WA’s Youngest State Senator

Hi everyone — greetings from the History Dept.

Annnnd…. it’s open, wHoOp! Of course we’re talking about the Elks Temple! — congratulations to the hundreds of people who put so much effort into making this magical, over-the-top spot a reality.

Here’s another story that we unearthed in Tacoma, this one about Senator Larry Faulk, a former Elk who at just 30 years old was the youngest person elected to the Washington State Senate (shown below with his artwork by McMenamins artist Senada Miljevik).

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“Whose son are you?”

“Had to give up your paper route to come to Olympia, huh?”

“Still wet behind the ears.”

These were just a few of the comments, most in good fun, that Senator Larry Faulk heard in 1966 from fellow Washington state politicians upon his swearing in. At 30 years old, he was the youngest person ever elected Washington state senator.

Faulk’s win, as he remembers it, was “an anomaly and an amazing feat.” He beat Democratic incumbent (and fellow Tacoma Elk) Jack Petrich by 515 votes. As a moderate Republican, Faulk promised to renew “the commercial, cultural and recreational life of our cities.” He was also a champion of minorities and those less fortunate – disabled veterans, the homeless, women, people of color. “John F. Kennedy set the stage for me,” he recalled in 2019. “He was respectful and conversational. He saw his role as one to educate and inform. That’s what I tried to do.”

Faulk has long been inspired by Kennedy, beginning in 1960 when he was a poli-sci major at Seattle University. When JFK came to speak in Seattle, Larry got an opportunity to attend. The young Republican talked his way into the presidential motorcade and then was able to snag a front-row seat at the event! His Democratic classmates were irritated. “They said, ‘What the hell is Faulk doing up there?’” he remembers with a big laugh.

The following day, he and his buddies were asked to drive the presidential luggage to Portland, while JFK flew on ahead. Loading up the bags at the airport, Faulk saw the president waiting on the tarmac and introduced himself as a political science student. Kennedy, ever ready with a quip, replied, “Well , maybe you can do this someday. But not until I’m finished.”

Hours later, following a quick detour to his parents’ house to show off JFK’s luggage, he arrived in Portland where he was met by Bobby Kennedy. As a thank you, RFK gave Faulk a tie clip emblazoned with PT-109, the Naval boat upon which Jack Kennedy was nearly killed during WWII.

After college, Faulk joined the Tacoma Elks. “It’s just what you did. It was a source of pride, a rite of passage.” He cites the leadership of Tacoma’s Exalted Ruler Emmett Anderson as an influence; Anderson went on to become the Elks’ national leader. Along with its tremendous networking opportunities, the Elks lodge had the best amenities around. “You could get a nice lunch, there was a good bar. You could have a swim – naked, of course, it was just men back then – while your shoes were shined and your clothes steamed!”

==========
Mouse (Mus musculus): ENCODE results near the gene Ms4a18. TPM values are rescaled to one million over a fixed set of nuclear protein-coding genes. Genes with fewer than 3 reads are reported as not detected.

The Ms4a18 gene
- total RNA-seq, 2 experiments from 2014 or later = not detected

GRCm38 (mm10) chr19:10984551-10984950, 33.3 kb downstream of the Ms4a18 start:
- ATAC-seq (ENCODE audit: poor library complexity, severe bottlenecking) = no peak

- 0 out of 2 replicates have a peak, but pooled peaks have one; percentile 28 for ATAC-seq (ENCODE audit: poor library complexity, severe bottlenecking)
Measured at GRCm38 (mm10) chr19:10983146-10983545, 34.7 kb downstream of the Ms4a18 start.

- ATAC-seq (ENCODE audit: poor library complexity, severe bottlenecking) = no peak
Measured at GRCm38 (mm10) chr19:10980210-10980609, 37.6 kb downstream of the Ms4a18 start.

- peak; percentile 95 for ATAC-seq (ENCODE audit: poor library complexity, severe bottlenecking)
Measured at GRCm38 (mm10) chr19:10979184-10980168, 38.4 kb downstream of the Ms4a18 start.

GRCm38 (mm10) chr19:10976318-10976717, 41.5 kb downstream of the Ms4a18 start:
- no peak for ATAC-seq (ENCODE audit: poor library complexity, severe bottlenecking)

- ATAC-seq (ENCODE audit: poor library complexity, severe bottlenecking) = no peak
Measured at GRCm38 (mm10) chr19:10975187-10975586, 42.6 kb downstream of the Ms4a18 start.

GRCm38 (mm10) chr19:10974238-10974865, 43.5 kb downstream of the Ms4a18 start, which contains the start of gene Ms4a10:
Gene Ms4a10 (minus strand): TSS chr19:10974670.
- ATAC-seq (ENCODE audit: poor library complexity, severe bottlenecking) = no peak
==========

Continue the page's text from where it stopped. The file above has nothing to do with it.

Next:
Faulk began working for Boeing, while at the same time campaigning for Republican gubernatorial candidate Dan Evans. After winning the governorship, Evans remained Faulk’s lifelong friend and mentor. It was while working on the campaign that Larry met his future wife (and lifelong Democrat) Mary; the couple married in 1965 and soon after started a family.

All the while, the Elks club, both at the old downtown location and then later at the new, modern building in the suburbs, remained a part of Faulk’s life. “I’d take my sons with me, we’d take a swim, have lunch. There’d be guys making deals, playing cards. It was a fun way to spend an afternoon together.”

In 1966, having won the State Senate seat, Faulk applied himself to his campaign promises. He backed a bill to form a statewide community college system, which passed in 1967. He also helped create a State Appeals Court, and “made damn sure” that Tacoma and Spokane (and not just Seattle, as originally planned) housed divisions of that court.

Faulk went up for re-election in 1970 but was defeated by another young Tacoman, future heir to the Weyerhaeuser timber fortune Booth Gardner, who outspent Faulk by a massive margin. Faulk returned to Boeing but remained active in civil service – for example, in 1979, he was one of 23 people tasked with crafting a new Pierce County charter. Upon its approval, Faulk ran for Pierce County executive – yet was defeated in a close race by none other than Booth Gardner. It was no doubt a tough pill to swallow.

Perhaps one of Faulk’s finest successes was in the late 1980s, with Tacoma’s Martin Luther King Center, a nonprofit that provides housing and services to the homeless. “It was the first time someone had come to them and said, ‘How can I help you?’” As its deputy director, Faulk prepared an in-depth financial report to stimulate funding for the center’s dilapidated Last Chance Shelter, an emergency home for homeless men. Amazingly, he raised $100,000 in a very short time. The News-Tribune wrote: “[Faulk] steered this impossible dream through to triumphant fruition in a bare 90 days.… He has, at Last Chance, made an indelible mark amidst a vital problem area for Tacoma. The homeless thank him, profusely, and the rest of us ought to tip our caps, too.”

At the age of 83, Senator Faulk still volunteers his time, gets his exercise at the YMCA and was recently involved in potential reuses for the historic City Hall building. With his partner Judy, he enjoys the company of his two sons, his daughter and their families. But don’t assume that this dedicated civil servant is slowing down – as of 2019, Sen. Faulk’s current project is to see the first female Republican elected governor of Washington.

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